A widely circulated Jezebel article suggested late last month that Me Too’s next frontier must be “the gray areas,” defined by the author as “behavior that is harmful and inequitable but isn’t illegal.” This assertion came in an expose of sorts on former Mic writer Jack Smith, who was accused by five women of emotional abuse and coercive sex. He lost his job as a result of the Jezebel story.
“All of these women accuse Smith of behavior they variously describe as emotional abuse, manipulation, and gaslighting,” the article stated. “Three of these women say independently of one another that these tactics led to coercive sex.”
Coercive sex is what Aziz Ansari was notoriously accused of pursuing, although only one woman made such an allegation against him. She referred to their encounter alone in his apartment as “sexual assault,” a clear overstep that was widely and immediately criticized.
The similarities between Smith’s alleged behavior and Ansari’s are so obvious that Jezebel made the connection itself. “[L]eveled more clearly, the Ansari story could be interpreted as a night of repeated transgressions and sex that could have been characterized as coercive,” wrote Julianne Escobedo Shepherd.
Recall this excerpt from the Ansari story (which Jezebel acknowledges amounted to “sloppy reporting”):
When Ansari told her he was going to grab a condom within minutes of their first kiss, Grace voiced her hesitation explicitly. ‘I said something like, ‘Whoa, let’s relax for a sec, let’s chill.’’ She says he then resumed kissing her, briefly performed oral sex on her, and asked her to do the same thing to him. She did, but not for long. ‘It was really quick. Everything was pretty much touched and done within ten minutes of hooking up, except for actual sex.’
He sat back and pointed to his penis and motioned for me to go down on him. And I did. I think I just felt really pressured. It was literally the most unexpected thing I thought would happen at that moment because I told him I was uncomfortable.
Now here’s an excerpt from the story on Smith:
Jenny says that she then ‘just let it happen’ because, still stoned, she ‘wasn’t really in a frame of mind to make a thing out of this.’ Smith then ‘pressured’ her into sex in a way that made her uncomfortable, she says, and penetrated her without a condom or asking if it was okay. They had sex twice again, later that night and in the morning, both of which were consensual.
It’s worth remembering that one of the most common reactions from Ansari’s detractors and allies alike was how mundane the encounter seemed to be, how common such experiences are for urban millennials who pursue casual sex. So I concur with Jezebel: this is a conversation we should have.
But there are two points to be made about the prospect of Me Too forging purposefully ahead into the gray area. First, the power and beauty of Me Too initially came from the sudden cultural realization that very powerful men like Harvey Weinstein, Charlie Rose, and John Conyers were very severely abusing women— and getting away with it for years. Given the importance of the cause, the movement should stay focused. A broadened scope targeting the gray areas dilutes its meaning.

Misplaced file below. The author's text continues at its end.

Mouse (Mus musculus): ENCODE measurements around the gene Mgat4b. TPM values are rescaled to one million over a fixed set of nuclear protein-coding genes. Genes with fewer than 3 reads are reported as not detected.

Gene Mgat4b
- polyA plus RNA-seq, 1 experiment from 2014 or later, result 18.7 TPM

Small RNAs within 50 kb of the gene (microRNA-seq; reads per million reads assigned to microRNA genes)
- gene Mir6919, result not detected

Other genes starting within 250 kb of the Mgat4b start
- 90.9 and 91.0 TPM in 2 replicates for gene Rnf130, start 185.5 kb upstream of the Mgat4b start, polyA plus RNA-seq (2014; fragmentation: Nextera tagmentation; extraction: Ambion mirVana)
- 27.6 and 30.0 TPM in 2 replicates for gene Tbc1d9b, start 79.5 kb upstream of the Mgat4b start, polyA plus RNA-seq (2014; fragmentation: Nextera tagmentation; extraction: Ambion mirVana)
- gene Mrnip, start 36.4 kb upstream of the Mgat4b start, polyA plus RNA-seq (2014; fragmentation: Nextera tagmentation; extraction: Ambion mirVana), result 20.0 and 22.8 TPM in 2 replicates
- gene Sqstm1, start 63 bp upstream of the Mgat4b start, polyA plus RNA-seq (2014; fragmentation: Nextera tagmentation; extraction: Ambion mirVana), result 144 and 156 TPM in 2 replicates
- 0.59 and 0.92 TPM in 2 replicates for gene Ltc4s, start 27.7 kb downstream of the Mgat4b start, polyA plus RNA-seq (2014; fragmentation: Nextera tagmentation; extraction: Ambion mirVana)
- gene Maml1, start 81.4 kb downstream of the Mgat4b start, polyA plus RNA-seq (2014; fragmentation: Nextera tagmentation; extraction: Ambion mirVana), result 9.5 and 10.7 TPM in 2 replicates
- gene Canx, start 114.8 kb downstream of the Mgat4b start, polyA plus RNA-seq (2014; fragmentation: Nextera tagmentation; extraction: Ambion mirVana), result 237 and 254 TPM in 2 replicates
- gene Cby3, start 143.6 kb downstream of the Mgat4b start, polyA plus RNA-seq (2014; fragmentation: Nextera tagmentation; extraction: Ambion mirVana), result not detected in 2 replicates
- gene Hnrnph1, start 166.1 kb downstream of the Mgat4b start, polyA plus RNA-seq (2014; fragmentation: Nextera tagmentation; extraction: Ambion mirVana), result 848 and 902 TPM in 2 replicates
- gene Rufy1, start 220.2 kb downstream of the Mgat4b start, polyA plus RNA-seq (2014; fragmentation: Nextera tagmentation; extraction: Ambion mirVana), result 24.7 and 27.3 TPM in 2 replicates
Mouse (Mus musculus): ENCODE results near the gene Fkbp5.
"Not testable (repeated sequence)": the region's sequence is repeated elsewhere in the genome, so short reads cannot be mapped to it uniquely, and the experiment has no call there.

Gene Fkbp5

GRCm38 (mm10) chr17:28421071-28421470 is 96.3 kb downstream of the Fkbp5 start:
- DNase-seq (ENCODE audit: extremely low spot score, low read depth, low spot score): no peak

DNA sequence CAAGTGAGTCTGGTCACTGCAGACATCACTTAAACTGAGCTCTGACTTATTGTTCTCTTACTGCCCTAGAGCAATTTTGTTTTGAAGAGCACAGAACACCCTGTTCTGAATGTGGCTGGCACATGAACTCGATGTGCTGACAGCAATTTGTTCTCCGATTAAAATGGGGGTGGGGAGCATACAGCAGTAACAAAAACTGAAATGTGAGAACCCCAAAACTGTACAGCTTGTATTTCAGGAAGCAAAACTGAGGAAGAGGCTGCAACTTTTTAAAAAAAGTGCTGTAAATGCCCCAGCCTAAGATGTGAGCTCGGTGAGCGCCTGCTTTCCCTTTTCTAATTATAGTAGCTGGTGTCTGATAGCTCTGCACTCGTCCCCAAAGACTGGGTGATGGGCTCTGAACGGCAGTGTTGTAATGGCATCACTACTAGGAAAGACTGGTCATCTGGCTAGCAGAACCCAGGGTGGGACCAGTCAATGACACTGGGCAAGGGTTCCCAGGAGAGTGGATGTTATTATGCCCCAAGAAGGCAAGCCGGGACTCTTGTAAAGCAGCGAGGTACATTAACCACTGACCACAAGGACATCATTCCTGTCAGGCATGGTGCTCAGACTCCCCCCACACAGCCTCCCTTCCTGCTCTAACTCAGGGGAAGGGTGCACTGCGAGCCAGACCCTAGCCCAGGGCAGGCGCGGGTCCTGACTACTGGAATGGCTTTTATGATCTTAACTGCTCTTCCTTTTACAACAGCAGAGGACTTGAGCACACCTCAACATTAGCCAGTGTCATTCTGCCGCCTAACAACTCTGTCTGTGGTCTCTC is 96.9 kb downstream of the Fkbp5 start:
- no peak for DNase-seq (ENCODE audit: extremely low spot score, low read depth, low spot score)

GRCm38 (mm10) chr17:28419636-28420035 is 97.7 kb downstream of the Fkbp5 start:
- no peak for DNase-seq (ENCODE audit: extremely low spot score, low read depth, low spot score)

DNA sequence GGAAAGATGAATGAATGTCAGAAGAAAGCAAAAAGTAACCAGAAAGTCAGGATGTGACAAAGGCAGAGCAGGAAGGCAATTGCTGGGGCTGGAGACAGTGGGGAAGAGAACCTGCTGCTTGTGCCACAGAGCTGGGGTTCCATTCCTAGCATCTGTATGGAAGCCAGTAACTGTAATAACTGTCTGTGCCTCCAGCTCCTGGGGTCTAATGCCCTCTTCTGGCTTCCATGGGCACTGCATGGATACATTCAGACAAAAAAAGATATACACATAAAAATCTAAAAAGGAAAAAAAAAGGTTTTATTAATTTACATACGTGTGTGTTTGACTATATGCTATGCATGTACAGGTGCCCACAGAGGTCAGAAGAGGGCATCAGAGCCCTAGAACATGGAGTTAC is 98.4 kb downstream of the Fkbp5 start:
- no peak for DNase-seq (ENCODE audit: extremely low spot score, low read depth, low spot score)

Second, I’m not convinced it’s fair or productive for media outlets to report on the bad sexual experiences women share about prominent men in the first place. Sexual assault and harassment are absolutely newsworthy. I don’t know if that’s true of allegations involving a man treating women like a jerk, given how subjective such things can be.
That being said, by all means, let’s talk about those gray areas. Yes, it’s a conversation that should occur outside the confines of Me Too. But so many of the stories the movement has inspired women to share, even when they didn’t rise to the level of assault or harassment, raised serious questions about our broken sexual culture.
If feminists want to have a conversation about the gray areas, we can do that. But it’s a conversation that will inevitably probe the consequences of the sexual revolution, and the normalization of hookup culture. No woman ever deserves to be mistreated by a man, be he Smith, Ansari, or anyone else. But we can help women make the gray areas look more black and white.
I’ll never forget what Jessica Valenti tweeted after the Ansari story broke: “A lot of men will read that post about Aziz Ansari and see an everyday, reasonable sexual interaction. But part of what women are saying right now is that what the culture considers ‘normal’ sexual encounters are not working for us, and oftentimes harmful.”
There are obvious echoes of this problem in the Smith report, and though a staunch feminist such as Valenti would never concur with conservatives on the problem’s cause or solution, it’s remarkable that we can all start from the same point of agreement: these “normal” sexual encounters are not working for women.
So, yes, let’s talk about the gray areas. Let’s talk about all the times women reluctantly consent to or regrettably engage in sexual activity that makes them uncomfortable. And let’s have an honest conversation about why they’re uncomfortable, why they consent, and why men don’t notice or don’t care.